And what does Vangelis Papathanassiou, Hellenic cosmos-adventurer extraordinaire, do with such a picture? He basically ‘paints’ Venice though music: its fuzzy pinks and brown-blue mists, its lacy, ghostly architectures, its dark canals. And because it’s Vangelis, all of this is executed through the maestro’s famous taste for the grand haunted panorama, the long quivering synth line, the minor key glitchy introspection, the naive music box-like melody juxtaposed with electronic reformulations of ancient Eastern instruments. Highlights are the incredibly strange “Marina”, where a ‘sexy’ breathiness distorts into a shriek, the apocalyptic yet childhood-infused “Ruga Do Pozlic”, and the huge and plaintive airy landscapes of “Venezia” and “Amore”. This record is odd, charming, and will probably prove to be unforgettable.
Fans of the 1980s on the other side of the iron curtain will probably be familiar with Baran Records, which has been delving into Russian synthpop for a few years now. It’s a lonely and obscure task that involves pioneering aesthetics and adventures in long-gone musical appetites, good amounts of kitsch and equal amounts of avant-gardeness. Having put out big and small archival wonders – notably forgotten gems such as Biokonstruktor’s techno-romantic “Biokonstruktor” and Olga Voskonyan’s delightful ode to the car, “Avtomobili” – Baran now reissues a 2009 album from Nesmeyana. The band hail from Voronezh and took it upon themselves to pick up the sonic threads of the Soviet genres of “cooperative disco” and “orphan pop”.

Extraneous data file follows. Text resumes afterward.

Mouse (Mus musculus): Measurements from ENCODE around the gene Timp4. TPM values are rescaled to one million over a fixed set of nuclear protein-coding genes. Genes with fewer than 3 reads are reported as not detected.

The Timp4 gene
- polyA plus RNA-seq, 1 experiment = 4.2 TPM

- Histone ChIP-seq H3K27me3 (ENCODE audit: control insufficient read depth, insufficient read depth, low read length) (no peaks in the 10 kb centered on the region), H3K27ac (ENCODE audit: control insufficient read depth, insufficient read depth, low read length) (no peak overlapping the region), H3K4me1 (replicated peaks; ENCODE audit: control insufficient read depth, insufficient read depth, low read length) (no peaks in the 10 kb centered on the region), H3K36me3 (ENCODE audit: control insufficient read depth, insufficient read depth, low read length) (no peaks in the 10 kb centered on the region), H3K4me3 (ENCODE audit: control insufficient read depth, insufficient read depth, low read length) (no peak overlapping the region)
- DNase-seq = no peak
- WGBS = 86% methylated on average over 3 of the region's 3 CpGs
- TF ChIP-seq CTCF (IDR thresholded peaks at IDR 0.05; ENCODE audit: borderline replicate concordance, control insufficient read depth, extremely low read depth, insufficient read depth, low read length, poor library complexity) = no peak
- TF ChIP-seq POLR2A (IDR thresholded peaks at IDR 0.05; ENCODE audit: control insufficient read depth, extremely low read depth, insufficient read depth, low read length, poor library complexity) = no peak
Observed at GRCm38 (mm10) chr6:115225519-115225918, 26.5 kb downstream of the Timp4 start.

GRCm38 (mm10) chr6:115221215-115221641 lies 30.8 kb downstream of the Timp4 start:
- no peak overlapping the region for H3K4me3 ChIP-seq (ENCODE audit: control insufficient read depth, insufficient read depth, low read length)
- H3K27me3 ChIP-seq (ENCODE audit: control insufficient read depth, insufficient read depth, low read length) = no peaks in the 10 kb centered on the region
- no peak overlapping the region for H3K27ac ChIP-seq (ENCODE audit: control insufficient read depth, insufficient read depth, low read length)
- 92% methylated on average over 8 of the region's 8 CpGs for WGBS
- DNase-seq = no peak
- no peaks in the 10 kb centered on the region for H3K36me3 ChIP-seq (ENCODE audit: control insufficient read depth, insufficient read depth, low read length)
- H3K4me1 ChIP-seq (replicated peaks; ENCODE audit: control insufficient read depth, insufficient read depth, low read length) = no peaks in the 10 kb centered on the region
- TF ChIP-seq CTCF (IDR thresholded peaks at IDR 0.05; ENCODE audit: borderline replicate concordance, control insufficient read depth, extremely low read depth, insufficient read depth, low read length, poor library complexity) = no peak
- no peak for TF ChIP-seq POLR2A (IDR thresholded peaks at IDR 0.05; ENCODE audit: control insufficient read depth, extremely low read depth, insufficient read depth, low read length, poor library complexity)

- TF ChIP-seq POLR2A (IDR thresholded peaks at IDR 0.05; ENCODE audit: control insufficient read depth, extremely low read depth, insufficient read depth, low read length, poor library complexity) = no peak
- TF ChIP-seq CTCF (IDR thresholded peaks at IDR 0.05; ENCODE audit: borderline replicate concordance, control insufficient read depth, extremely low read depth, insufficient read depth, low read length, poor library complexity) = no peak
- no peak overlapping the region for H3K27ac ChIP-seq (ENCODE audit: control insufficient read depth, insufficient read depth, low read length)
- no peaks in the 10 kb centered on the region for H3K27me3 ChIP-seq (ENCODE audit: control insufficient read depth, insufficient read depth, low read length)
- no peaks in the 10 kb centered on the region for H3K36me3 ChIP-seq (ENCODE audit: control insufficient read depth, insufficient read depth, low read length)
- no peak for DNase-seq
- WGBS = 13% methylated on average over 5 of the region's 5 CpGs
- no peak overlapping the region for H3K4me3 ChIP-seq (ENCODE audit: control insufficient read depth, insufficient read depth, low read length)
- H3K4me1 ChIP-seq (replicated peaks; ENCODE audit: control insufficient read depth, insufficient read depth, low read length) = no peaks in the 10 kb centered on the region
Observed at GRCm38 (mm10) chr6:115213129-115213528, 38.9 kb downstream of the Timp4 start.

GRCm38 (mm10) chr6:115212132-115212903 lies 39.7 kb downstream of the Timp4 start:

Sonically wedded to the small-town, rough-and-ready production of cheap Euro-disco infused melodies, which they pair with lyrics about the existential anguish of post-Soviet provincial living (drugs, crime, war in Afghanistan), Nesmeyana made a squalid, steroid-pumped and unrelenting bleak form of post-euro-nightmare. This is a place where bleakness and mindless tackiness are totally co-dependent. A cheap affair that reveals itself as a very melancholy one, that in turn reveals itself as some twisted post-modern post-Soviet form of electronic protest song, with something akin to sad folk melodies thrown in there as well. The band’s Alexandr Seleznev puts it this way: “Pop music in Russia always smelt of death”. Well, death here blazes like a technicolour fire from the stereo of an abandoned car.